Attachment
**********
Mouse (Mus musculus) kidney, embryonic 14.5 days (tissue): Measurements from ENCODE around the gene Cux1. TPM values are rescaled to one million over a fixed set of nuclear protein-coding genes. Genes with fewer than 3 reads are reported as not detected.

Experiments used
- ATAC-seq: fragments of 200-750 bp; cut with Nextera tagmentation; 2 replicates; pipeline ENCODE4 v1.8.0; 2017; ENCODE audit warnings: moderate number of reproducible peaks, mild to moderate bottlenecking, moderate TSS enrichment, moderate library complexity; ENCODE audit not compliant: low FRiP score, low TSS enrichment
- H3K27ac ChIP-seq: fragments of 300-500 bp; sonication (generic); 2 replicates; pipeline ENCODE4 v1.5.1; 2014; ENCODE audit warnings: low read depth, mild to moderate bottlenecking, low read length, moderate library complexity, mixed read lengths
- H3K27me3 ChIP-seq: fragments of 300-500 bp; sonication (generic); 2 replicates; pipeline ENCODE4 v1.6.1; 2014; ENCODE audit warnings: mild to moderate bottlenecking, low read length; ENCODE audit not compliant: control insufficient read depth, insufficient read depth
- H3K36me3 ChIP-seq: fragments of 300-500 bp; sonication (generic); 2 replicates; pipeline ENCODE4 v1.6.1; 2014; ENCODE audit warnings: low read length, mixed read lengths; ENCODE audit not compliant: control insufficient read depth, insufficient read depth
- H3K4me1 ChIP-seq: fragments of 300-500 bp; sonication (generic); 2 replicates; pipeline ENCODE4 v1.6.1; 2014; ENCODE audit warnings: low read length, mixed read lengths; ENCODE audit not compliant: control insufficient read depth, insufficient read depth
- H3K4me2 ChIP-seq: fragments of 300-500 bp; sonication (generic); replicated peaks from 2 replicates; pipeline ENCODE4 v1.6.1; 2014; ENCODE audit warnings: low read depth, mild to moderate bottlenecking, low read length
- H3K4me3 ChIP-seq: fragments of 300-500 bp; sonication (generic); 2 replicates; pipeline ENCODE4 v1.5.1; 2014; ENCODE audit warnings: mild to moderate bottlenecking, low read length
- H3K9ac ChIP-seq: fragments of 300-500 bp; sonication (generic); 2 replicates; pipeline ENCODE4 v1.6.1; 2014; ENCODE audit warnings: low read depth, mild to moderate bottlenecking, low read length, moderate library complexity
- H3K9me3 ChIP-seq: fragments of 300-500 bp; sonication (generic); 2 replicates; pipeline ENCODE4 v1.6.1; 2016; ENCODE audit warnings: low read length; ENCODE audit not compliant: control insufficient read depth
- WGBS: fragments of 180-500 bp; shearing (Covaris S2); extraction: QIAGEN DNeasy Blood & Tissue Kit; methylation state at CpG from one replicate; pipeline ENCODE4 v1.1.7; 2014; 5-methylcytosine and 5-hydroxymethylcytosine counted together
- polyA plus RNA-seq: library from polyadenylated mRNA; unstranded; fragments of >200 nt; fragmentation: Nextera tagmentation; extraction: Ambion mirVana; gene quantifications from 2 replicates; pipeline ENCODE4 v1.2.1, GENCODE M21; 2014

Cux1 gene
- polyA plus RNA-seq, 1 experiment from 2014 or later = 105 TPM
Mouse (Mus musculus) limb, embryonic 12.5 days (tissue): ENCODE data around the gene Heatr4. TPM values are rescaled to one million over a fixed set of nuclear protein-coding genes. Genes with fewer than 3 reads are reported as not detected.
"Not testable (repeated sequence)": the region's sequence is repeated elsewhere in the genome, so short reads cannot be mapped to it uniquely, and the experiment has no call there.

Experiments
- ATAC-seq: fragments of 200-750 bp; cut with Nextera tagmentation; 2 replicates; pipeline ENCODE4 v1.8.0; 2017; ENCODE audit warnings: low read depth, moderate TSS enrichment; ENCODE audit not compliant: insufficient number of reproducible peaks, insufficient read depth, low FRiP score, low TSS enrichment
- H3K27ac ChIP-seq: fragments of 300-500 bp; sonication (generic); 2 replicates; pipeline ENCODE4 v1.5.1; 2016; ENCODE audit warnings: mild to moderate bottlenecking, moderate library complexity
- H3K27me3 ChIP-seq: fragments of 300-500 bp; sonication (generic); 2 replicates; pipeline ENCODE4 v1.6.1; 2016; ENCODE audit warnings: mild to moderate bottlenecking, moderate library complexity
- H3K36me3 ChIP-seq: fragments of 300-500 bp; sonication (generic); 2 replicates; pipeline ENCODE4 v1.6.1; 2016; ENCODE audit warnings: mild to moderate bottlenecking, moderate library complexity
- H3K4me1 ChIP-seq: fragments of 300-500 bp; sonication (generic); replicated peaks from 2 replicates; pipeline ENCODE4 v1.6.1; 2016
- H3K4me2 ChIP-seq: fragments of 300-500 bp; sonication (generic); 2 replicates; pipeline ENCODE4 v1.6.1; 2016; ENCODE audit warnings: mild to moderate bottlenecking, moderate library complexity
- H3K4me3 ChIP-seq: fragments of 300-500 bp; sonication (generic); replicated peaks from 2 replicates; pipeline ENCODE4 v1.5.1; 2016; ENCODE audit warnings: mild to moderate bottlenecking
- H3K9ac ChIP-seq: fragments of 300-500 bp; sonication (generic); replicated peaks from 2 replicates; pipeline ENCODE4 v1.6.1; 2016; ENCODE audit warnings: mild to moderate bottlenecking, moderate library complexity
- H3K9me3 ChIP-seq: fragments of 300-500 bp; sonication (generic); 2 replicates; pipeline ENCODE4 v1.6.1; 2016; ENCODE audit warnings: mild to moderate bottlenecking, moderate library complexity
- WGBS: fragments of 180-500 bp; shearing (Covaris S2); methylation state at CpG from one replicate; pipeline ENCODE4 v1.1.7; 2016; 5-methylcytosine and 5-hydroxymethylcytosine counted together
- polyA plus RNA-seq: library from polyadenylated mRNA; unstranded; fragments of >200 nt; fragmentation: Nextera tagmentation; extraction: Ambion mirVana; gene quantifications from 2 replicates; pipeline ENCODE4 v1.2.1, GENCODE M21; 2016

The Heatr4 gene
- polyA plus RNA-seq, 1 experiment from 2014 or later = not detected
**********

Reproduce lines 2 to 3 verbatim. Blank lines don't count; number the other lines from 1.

Experiments used
- ATAC-seq: fragments of 200-750 bp; cut with Nextera tagmentation; 2 replicates; pipeline ENCODE4 v1.8.0; 2017; ENCODE audit warnings: moderate number of reproducible peaks, mild to moderate bottlenecking, moderate TSS enrichment, moderate library complexity; ENCODE audit not compliant: low FRiP score, low TSS enrichment